The study by Social@Ogilvy, in association with SurveyMonkey, of over 5,500 social media users across 11 countries shows that around three in four (73%) of those surveyed said that they that they “like” or follow a brand, product or service on social media – in line with other mature markets.
However, the percentage is higher in emerging markets such as China (96%), Brazil (94%) and India (93%).
The study recommends that brands are more likely to engage with consumers by targeting those that have a higher influence in social media and go beyond liking or sharing brand content. The research shows that while over half (54%) of UK respondents are sharers, only 15% are true brand promoters.
These brand promoters – respondents who are self-identified as being extremely likely to recommend brands and products to friends – are far more rare and influential than sharers, according to the research, which reveals notable differences between the profile of a promoter and social sharer.
Global managing director of Social@Ogilvy, Thomas Crampton, said: “If you engage with true brand promoters you will have a stronger hit. It doesn’t mean you have to identify all of them; you have to engage with the whole group as you would want to engage with the true brand promoters. It’s smaller and bigger than it seems because you fundamentally change the way you interact on social.”
The group are intrinsically more active followers as two-thirds (47%) follow brands on a regular basis, compared to only half of sharers (37%), they follow brands in order to interact directly with them – 41% of sharers do this compared to half (50%) of promoters.
Also, one of the prime reasons they follow brands is to be associated with them, which 24% do versus only 19% of sharers. A third (34%) also believe a brand’s reputation is important, compared to only a quarter (23%) of sharers and they prefer to link a brand to their own personal identity, with 34% saying they feel better about themselves after using a brand; only 23% of sharers say the same.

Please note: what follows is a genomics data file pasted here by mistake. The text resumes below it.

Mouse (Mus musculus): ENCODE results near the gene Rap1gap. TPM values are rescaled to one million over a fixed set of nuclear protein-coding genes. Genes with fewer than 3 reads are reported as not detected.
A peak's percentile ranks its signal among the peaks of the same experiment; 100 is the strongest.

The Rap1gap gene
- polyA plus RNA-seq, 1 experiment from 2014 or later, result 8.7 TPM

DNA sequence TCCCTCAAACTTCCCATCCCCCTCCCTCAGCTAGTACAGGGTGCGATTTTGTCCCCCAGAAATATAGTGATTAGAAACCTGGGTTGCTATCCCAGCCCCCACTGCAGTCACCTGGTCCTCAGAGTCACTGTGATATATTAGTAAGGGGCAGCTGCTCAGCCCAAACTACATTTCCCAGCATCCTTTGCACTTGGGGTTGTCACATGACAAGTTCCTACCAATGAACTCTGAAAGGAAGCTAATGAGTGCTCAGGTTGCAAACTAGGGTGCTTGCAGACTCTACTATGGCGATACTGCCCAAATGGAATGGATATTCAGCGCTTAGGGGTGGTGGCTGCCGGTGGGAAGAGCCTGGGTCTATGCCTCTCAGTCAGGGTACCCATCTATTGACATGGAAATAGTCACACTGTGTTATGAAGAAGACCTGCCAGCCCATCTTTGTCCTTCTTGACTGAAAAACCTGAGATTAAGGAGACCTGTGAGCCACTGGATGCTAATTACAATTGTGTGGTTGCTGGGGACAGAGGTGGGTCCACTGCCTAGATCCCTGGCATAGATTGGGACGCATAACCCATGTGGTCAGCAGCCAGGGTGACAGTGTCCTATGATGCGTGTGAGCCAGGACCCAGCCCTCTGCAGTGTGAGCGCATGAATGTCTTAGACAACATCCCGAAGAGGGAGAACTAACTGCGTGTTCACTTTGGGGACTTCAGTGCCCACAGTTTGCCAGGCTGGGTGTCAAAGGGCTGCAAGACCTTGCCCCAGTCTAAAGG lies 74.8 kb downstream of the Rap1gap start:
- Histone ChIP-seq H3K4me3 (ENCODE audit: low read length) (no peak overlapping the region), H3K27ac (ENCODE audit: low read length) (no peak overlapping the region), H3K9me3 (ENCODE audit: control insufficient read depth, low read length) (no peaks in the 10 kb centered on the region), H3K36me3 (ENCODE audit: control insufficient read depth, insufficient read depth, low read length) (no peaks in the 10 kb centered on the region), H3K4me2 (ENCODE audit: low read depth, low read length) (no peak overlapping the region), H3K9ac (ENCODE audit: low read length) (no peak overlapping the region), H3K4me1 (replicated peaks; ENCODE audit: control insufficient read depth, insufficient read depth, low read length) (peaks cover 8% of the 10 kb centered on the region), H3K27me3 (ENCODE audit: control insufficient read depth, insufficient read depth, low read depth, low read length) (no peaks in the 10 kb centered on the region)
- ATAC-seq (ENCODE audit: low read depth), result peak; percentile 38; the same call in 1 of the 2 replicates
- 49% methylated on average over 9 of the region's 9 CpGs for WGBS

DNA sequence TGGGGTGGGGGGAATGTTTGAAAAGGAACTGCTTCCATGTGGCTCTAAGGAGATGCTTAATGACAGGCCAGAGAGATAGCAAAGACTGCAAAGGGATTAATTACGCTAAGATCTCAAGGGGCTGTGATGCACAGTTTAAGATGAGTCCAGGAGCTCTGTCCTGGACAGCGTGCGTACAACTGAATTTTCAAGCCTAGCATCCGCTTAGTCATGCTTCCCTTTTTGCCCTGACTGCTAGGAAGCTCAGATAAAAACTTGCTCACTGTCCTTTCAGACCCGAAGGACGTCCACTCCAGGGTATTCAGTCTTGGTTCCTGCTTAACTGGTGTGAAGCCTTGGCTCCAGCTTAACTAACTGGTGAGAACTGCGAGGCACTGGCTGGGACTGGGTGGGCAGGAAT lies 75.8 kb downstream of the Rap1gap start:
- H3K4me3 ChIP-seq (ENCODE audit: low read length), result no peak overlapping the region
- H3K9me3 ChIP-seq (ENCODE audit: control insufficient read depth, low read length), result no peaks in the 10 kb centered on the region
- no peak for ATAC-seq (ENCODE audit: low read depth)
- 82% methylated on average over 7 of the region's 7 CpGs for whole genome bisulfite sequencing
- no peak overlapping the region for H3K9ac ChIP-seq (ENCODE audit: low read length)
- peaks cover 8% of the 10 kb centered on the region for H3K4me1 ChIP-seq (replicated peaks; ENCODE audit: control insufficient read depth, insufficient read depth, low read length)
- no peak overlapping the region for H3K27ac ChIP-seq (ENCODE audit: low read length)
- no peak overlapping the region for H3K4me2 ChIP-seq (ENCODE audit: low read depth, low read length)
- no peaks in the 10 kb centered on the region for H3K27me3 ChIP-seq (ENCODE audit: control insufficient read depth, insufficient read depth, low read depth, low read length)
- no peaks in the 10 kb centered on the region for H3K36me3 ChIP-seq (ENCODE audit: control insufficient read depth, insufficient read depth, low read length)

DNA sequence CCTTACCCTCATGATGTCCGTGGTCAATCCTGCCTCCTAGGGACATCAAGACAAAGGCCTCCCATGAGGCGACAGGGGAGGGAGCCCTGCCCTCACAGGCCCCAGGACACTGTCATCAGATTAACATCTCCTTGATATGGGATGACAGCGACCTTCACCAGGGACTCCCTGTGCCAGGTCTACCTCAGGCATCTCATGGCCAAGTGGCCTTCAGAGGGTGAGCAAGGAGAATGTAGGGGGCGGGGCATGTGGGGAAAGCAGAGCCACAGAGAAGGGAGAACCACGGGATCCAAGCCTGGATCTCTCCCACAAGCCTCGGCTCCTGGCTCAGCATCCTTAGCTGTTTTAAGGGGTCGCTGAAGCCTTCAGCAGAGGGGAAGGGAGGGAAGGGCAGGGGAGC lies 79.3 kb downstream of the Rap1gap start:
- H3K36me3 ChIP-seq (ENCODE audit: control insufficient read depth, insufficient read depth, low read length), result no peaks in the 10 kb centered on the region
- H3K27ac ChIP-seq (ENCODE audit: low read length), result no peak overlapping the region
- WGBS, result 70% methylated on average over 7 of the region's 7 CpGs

Promoters also have influence over the way their friends talk about brands and vice versa. Crampton said: “The element that is interesting from a brand point of view is that these people are powerful, the big brand promotors tend to know other people of that same personality who will share onwards themselves.”
The study shows that 51% of promoters see their networks regularly mention brands and products, while only 36% of sharers do the same. Promoters are also more likely to respond to their friends’ interaction with brands; 36% would purchase a product if it was mentioned by a friend, compared to just 23% of sharers.
The research suggests that brands need to build relevance and trust through content if they wish use social media to transform their brand, business and reputation. However the content should be designed to connect with the promoters, by moving from targeting by broad demographics to behaviours, using culturally relevant storytelling in real-time and moving from managing a community to customer engagement.